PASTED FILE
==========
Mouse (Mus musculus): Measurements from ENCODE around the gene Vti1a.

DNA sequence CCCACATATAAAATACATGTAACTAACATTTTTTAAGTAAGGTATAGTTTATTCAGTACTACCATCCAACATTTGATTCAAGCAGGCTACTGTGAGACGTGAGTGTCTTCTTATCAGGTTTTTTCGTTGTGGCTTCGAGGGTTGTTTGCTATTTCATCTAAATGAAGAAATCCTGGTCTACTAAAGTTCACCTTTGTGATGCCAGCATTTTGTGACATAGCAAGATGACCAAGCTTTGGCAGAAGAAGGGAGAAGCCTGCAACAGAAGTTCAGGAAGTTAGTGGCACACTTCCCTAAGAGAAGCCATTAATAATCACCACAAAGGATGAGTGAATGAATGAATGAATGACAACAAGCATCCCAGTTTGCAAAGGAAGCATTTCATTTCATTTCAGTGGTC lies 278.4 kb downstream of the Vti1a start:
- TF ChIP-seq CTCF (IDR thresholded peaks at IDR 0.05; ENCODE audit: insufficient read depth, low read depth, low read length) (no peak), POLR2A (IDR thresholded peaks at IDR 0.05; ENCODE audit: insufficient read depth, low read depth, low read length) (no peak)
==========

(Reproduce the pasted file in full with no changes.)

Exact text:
Mouse (Mus musculus): Measurements from ENCODE around the gene Vti1a.

DNA sequence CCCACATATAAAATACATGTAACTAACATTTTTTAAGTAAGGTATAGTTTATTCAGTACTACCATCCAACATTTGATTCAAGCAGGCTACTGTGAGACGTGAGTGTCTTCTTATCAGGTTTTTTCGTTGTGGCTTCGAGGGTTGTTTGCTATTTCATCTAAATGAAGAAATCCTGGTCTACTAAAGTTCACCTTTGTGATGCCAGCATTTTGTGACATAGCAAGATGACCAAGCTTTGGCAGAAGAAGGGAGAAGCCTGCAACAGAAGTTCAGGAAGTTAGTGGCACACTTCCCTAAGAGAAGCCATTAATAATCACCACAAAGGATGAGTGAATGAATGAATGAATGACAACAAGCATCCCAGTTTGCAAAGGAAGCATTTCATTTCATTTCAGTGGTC lies 278.4 kb downstream of the Vti1a start:
- TF ChIP-seq CTCF (IDR thresholded peaks at IDR 0.05; ENCODE audit: insufficient read depth, low read depth, low read length) (no peak), POLR2A (IDR thresholded peaks at IDR 0.05; ENCODE audit: insufficient read depth, low read depth, low read length) (no peak)